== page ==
“Amid growing leftist intolerance, violence, and calls to cut police funding, Biden’s silence is deafening. He continues to hide while prominent supporters of his campaign — including socialist Rep. Alexandria Ocasio-Cortez and open-borders extremist Julian Castro — viciously go after a Hispanic business that employs thousands of people, offers academic scholarships to our kids, and operates humanitarian missions to help the people of Cuba, Venezuela, and Puerto Rico,” said the campaign — which already has a well-organized “Latinos for Trump” outreach in place.


“Operation Warp Speed.”

This catchy name is actually President Trump‘s plan with the Department of Heath and Human Services to deliver at least 300 million doses of a safe, effective vaccine against COVID-19 by January 2021. The Trump administration has invested $135.9 billion on all COVID-19 efforts. Part of that effort supports academic teams and six pharmaceutical and biotechnology companies all at work on a vaccine, with promising developments. Makers of glass and plastic vials, personal protection equipment and cotton swabs are also included on this broad national team.


It is only a matter of weeks before the nation’s schools are due to open. Open them, says John Hinderaker, founder of PowerLineBlog.com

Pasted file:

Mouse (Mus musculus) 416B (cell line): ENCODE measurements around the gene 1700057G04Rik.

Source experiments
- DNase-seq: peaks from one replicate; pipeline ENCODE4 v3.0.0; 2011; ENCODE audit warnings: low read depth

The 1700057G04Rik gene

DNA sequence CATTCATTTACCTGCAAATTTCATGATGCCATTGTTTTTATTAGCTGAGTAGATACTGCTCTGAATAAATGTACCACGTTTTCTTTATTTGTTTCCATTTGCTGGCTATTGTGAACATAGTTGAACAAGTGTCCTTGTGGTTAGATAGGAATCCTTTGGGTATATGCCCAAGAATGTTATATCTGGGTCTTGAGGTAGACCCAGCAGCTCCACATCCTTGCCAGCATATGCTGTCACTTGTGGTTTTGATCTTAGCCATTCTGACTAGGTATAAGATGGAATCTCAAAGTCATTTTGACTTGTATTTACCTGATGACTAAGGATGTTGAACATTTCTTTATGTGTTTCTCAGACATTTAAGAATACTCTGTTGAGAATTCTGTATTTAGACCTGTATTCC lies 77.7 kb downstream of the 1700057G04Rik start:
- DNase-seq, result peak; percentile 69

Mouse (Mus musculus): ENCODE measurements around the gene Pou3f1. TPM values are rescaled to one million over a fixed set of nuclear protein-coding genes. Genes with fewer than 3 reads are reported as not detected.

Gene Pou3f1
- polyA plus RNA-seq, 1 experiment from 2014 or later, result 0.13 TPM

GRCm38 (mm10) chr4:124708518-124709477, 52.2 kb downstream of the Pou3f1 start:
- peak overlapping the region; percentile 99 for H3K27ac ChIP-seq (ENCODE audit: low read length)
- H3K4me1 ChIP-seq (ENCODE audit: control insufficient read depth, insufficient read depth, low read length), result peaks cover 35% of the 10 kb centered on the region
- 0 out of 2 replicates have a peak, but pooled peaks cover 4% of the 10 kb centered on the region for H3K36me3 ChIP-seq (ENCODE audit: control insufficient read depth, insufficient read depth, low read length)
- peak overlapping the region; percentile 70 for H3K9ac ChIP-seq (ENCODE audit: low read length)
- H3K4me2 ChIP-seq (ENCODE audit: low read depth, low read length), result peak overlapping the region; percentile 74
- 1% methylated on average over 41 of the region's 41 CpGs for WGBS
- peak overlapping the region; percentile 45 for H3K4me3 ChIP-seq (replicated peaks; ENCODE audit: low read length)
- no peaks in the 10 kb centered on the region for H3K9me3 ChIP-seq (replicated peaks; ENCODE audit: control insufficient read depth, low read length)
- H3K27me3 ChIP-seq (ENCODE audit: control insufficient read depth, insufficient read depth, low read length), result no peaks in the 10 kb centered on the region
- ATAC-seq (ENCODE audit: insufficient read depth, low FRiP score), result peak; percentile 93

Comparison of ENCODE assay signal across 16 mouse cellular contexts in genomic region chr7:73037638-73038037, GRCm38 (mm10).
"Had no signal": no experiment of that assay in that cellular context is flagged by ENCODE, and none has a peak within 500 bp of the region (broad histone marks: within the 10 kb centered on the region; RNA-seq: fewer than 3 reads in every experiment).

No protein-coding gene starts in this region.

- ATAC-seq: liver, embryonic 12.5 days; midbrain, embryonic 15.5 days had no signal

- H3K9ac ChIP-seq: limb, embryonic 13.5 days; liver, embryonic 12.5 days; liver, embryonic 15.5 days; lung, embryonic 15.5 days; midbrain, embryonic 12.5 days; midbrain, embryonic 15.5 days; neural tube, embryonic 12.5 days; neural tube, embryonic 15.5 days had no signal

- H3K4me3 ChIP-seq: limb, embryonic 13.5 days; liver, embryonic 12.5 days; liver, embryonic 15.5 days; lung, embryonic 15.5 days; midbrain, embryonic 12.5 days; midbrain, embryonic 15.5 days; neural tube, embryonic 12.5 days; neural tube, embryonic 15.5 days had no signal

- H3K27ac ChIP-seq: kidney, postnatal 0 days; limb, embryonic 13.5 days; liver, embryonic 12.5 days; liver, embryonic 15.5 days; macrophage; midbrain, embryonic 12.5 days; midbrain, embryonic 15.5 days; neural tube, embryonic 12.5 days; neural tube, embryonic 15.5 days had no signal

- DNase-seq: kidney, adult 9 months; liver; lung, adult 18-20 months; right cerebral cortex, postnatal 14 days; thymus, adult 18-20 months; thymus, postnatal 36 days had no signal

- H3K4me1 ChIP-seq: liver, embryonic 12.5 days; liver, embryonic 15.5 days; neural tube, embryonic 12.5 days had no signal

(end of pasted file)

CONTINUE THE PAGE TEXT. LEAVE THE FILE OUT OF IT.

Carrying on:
“It seems almost incredible that in a number of states, serious consideration is being given to keeping the public schools closed in the fall. Given that the coronavirus is rarely dangerous to children — less so, in fact, than the average seasonal flu — it is hard to understand the rationale for continued school closures,” writes Mr. Hinderaker.

He also cites a new British study which found that there has not been “a single confirmed case of a teacher catching coronavirus” from a student, anywhere in the world.

“Teachers’ unions are the main proponents of continued school closings, apparently because some teachers and administrators would like to be paid in full for working relatively little,” continues Mr. Hinderaker, who has done his own research.

“The experience with online learning when schools closed last Spring was poor. When I interviewed Governor Kristi Noem of South Dakota two weeks ago, she said that in her state, which has relatively high educational standards, somewhere between 20% and 30% of all students were never heard from once learning went exclusively online. They never logged on, never completed an assignment. I have seen similar numbers in other states,” Mr. Hinderaker said.


• 97% of U.S. adults want police officers to have “good relations with the community”; 96% of Republicans, 98% of independents and 98% of Democrats agree.

• 96% want management practices changed so “officer abuses are punished’: 91% of Republicans, 96% of independents and 99% of Democrats agree.

• 82% favor community-based alternatives such as “violence intervention”; 62% of Republicans, 81% of independents and 97% of Democrats agree.

• 47% favor reducing police budget and “shifting money to social programs”; 5% of Republicans, 46% of independents and 78% of Democrats agree.

• 15% favor “abolishing police departments”; 1% of Republicans, 12% of independents and 27% of Democrats agree.

Source: A Gallup poll of 36,463 U.S. adults conducted June 23-July 6 and released Wednesday.

• Kindly follow Jennifer Harper on Twitter @HarperBulletin.

• Jennifer Harper can be reached at jharper@washingtontimes.com.